Learning tools from the Garth Homer Society’s LifeStreams program are going virtual in September, expanding services to reach more people. (Facebook/Garth Homer Society)

Learning tools from the Garth Homer Society’s LifeStreams program are going virtual in September, expanding services to reach more people. (Facebook/Garth Homer Society)

Garth Homer Society in Saanich turns lemons into lemonade with online programs

Victoria disability organization sets up online programs and learning tools in wake of COVID-19

The Garth Homer Society is launching a set of online tools after the COVID-19 pandemic forced the organization’s programs to go virtual.

With a mission to support Greater Victoria adults with developmental disabilities, the society provided day services and programming pre-pandemic at its Saanich facility, but like other organizations, was forced to make adjustments when the pandemic started.

Training and education support was extended virtually to 200 people who would normally come in person, a foundation that laid the groundwork for a new set of online tools. The LiveStreams Learning program – rooted in academics, community, purpose, self and body and health – will go online by the end of summer and include information on safely navigating COVID-19.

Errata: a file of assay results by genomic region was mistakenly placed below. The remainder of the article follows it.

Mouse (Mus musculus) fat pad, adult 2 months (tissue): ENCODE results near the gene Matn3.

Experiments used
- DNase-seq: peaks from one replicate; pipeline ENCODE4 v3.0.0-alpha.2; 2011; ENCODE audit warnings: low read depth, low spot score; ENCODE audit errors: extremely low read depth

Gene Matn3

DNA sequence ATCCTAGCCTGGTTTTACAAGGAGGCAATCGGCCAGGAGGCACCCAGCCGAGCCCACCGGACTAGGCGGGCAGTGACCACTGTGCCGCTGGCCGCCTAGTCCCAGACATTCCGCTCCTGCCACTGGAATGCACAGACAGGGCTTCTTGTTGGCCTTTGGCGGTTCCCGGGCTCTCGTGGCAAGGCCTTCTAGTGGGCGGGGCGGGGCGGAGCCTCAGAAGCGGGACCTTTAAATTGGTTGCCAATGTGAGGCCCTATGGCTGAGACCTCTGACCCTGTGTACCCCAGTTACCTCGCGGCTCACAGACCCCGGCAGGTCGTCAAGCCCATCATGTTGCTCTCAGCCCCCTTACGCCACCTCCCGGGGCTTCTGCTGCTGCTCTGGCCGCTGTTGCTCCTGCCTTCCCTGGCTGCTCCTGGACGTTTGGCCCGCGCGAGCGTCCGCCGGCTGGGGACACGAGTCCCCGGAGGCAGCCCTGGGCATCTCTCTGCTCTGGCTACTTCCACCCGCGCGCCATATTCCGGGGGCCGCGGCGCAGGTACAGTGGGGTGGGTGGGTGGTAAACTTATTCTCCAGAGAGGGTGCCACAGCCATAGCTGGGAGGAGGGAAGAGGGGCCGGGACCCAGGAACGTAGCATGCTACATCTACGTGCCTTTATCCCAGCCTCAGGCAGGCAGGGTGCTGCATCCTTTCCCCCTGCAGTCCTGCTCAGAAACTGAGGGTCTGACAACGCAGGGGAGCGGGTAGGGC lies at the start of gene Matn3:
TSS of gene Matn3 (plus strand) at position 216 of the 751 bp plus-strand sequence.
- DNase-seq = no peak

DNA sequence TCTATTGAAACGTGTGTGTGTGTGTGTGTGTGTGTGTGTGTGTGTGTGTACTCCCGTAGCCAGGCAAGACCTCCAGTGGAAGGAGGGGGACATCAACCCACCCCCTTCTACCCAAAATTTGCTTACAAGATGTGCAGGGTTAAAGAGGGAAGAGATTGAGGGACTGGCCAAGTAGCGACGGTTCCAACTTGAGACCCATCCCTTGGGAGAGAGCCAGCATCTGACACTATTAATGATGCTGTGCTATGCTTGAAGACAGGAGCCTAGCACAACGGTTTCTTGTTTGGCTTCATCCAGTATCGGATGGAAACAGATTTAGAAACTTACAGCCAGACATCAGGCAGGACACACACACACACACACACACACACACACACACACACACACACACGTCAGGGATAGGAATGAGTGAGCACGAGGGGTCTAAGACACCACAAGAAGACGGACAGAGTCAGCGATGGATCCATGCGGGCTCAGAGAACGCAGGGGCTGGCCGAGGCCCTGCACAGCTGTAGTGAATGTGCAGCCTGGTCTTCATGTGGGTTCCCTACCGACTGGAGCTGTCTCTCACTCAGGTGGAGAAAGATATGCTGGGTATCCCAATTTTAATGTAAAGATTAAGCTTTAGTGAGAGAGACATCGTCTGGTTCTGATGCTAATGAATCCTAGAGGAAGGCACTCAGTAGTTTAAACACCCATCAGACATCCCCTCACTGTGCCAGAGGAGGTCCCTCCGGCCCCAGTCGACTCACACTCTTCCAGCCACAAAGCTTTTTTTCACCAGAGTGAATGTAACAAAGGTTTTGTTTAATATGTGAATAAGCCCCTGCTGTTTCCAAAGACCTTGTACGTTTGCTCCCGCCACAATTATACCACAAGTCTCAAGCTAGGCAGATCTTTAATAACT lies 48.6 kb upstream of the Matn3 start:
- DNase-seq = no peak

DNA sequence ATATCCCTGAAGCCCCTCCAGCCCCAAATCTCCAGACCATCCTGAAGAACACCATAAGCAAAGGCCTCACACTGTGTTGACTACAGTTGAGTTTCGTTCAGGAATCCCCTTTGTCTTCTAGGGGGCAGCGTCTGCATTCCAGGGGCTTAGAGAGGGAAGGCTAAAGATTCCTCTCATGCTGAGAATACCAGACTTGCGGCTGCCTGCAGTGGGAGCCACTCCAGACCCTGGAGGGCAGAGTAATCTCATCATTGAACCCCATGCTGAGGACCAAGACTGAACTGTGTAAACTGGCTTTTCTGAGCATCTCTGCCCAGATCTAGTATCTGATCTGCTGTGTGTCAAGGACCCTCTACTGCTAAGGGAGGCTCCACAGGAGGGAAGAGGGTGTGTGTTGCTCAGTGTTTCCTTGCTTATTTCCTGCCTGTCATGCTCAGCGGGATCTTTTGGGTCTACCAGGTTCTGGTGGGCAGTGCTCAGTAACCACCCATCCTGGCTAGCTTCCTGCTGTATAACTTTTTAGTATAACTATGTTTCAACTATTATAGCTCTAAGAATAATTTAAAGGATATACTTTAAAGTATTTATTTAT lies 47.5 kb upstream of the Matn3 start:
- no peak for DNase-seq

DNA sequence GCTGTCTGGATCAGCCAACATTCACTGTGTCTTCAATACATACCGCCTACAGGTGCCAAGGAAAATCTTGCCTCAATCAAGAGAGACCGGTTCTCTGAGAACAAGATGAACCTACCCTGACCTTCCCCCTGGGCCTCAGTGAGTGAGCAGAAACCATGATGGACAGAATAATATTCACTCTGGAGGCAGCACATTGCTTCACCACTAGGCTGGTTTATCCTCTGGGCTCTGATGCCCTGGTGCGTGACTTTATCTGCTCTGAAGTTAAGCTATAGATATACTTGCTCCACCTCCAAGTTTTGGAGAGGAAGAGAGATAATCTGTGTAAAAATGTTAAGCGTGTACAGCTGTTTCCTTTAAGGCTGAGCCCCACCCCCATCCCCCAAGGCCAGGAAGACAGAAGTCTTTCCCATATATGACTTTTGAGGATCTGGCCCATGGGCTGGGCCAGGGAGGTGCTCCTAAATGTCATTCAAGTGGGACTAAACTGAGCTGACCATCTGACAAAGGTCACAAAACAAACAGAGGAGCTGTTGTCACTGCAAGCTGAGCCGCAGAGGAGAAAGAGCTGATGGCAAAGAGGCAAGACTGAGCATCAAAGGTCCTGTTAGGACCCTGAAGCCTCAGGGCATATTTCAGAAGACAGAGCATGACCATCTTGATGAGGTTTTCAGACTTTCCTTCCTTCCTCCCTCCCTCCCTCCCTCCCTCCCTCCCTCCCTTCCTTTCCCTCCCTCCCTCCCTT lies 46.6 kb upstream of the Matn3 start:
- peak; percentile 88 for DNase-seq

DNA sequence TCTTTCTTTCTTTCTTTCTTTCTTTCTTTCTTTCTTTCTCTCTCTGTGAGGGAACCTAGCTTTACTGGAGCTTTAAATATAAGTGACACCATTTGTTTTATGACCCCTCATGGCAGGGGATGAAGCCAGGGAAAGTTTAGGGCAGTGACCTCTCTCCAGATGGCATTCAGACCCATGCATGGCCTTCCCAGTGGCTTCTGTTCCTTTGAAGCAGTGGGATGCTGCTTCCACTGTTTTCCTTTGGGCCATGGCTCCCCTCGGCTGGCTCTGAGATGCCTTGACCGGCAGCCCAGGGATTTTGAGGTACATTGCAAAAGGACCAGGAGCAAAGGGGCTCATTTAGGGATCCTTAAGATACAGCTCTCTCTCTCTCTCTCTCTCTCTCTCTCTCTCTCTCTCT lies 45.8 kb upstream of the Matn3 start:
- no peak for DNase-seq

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“Self-sufficiency and resilience are at the heart of what we teach our participants, and these have been critical skills for navigating the pandemic,” says a statement from Geoffrey Ewert, the Garth Homer Society’s director of learning and employment services. “Going online will help us share our programs and learning tools with those already a part of our community, and with the wider public.”

The society says participants have continued learning and training through the pandemic, with some creating art that explores “collaboration through isolation.”

“All our participants have shown that facing a challenge like COVID-19 with a sense of discovery instead of fear can be rewarding,” Ewert says. “We hope the online tools we will create can connect with even more people.”

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